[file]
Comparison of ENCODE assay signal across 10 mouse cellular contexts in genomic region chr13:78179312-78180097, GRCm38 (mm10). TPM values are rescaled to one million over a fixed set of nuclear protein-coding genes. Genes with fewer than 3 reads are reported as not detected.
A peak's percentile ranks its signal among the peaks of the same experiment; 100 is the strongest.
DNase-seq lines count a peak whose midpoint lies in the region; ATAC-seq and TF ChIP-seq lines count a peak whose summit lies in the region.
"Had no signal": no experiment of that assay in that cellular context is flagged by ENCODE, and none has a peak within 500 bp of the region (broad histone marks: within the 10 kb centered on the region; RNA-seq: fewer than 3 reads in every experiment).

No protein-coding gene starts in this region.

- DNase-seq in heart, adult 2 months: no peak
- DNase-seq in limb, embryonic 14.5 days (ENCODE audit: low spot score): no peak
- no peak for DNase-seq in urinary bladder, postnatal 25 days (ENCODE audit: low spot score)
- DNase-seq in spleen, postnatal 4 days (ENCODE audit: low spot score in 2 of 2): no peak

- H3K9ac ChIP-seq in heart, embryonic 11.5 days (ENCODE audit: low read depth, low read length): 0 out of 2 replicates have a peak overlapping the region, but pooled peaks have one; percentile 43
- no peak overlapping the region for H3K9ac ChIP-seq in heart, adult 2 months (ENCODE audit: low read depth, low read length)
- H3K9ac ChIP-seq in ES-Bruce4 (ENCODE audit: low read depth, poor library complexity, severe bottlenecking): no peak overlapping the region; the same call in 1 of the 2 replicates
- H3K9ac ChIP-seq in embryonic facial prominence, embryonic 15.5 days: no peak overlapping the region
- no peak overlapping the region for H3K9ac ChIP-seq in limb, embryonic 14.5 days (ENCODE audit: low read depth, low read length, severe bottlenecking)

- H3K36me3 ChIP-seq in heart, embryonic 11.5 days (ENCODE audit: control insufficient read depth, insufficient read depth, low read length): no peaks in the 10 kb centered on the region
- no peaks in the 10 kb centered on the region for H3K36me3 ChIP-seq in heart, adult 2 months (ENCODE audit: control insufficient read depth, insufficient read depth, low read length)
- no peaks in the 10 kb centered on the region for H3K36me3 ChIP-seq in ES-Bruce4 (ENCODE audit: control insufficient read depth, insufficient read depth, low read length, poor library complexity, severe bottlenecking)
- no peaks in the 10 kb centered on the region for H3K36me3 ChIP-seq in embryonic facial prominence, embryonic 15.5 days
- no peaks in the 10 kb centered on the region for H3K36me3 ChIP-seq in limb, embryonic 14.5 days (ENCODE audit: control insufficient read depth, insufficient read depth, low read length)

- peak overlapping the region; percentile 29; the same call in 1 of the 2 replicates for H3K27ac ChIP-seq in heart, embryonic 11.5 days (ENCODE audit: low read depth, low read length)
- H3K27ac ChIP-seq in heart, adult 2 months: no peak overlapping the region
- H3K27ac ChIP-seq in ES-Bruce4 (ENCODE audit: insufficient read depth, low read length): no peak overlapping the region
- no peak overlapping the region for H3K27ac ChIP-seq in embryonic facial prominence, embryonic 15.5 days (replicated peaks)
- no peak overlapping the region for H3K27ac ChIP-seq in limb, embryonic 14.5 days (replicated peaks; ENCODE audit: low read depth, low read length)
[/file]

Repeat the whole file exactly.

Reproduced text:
Comparison of ENCODE assay signal across 10 mouse cellular contexts in genomic region chr13:78179312-78180097, GRCm38 (mm10). TPM values are rescaled to one million over a fixed set of nuclear protein-coding genes. Genes with fewer than 3 reads are reported as not detected.
A peak's percentile ranks its signal among the peaks of the same experiment; 100 is the strongest.
DNase-seq lines count a peak whose midpoint lies in the region; ATAC-seq and TF ChIP-seq lines count a peak whose summit lies in the region.
"Had no signal": no experiment of that assay in that cellular context is flagged by ENCODE, and none has a peak within 500 bp of the region (broad histone marks: within the 10 kb centered on the region; RNA-seq: fewer than 3 reads in every experiment).

No protein-coding gene starts in this region.

- DNase-seq in heart, adult 2 months: no peak
- DNase-seq in limb, embryonic 14.5 days (ENCODE audit: low spot score): no peak
- no peak for DNase-seq in urinary bladder, postnatal 25 days (ENCODE audit: low spot score)
- DNase-seq in spleen, postnatal 4 days (ENCODE audit: low spot score in 2 of 2): no peak

- H3K9ac ChIP-seq in heart, embryonic 11.5 days (ENCODE audit: low read depth, low read length): 0 out of 2 replicates have a peak overlapping the region, but pooled peaks have one; percentile 43
- no peak overlapping the region for H3K9ac ChIP-seq in heart, adult 2 months (ENCODE audit: low read depth, low read length)
- H3K9ac ChIP-seq in ES-Bruce4 (ENCODE audit: low read depth, poor library complexity, severe bottlenecking): no peak overlapping the region; the same call in 1 of the 2 replicates
- H3K9ac ChIP-seq in embryonic facial prominence, embryonic 15.5 days: no peak overlapping the region
- no peak overlapping the region for H3K9ac ChIP-seq in limb, embryonic 14.5 days (ENCODE audit: low read depth, low read length, severe bottlenecking)

- H3K36me3 ChIP-seq in heart, embryonic 11.5 days (ENCODE audit: control insufficient read depth, insufficient read depth, low read length): no peaks in the 10 kb centered on the region
- no peaks in the 10 kb centered on the region for H3K36me3 ChIP-seq in heart, adult 2 months (ENCODE audit: control insufficient read depth, insufficient read depth, low read length)
- no peaks in the 10 kb centered on the region for H3K36me3 ChIP-seq in ES-Bruce4 (ENCODE audit: control insufficient read depth, insufficient read depth, low read length, poor library complexity, severe bottlenecking)
- no peaks in the 10 kb centered on the region for H3K36me3 ChIP-seq in embryonic facial prominence, embryonic 15.5 days
- no peaks in the 10 kb centered on the region for H3K36me3 ChIP-seq in limb, embryonic 14.5 days (ENCODE audit: control insufficient read depth, insufficient read depth, low read length)

- peak overlapping the region; percentile 29; the same call in 1 of the 2 replicates for H3K27ac ChIP-seq in heart, embryonic 11.5 days (ENCODE audit: low read depth, low read length)
- H3K27ac ChIP-seq in heart, adult 2 months: no peak overlapping the region
- H3K27ac ChIP-seq in ES-Bruce4 (ENCODE audit: insufficient read depth, low read length): no peak overlapping the region
- no peak overlapping the region for H3K27ac ChIP-seq in embryonic facial prominence, embryonic 15.5 days (replicated peaks)
- no peak overlapping the region for H3K27ac ChIP-seq in limb, embryonic 14.5 days (replicated peaks; ENCODE audit: low read depth, low read length)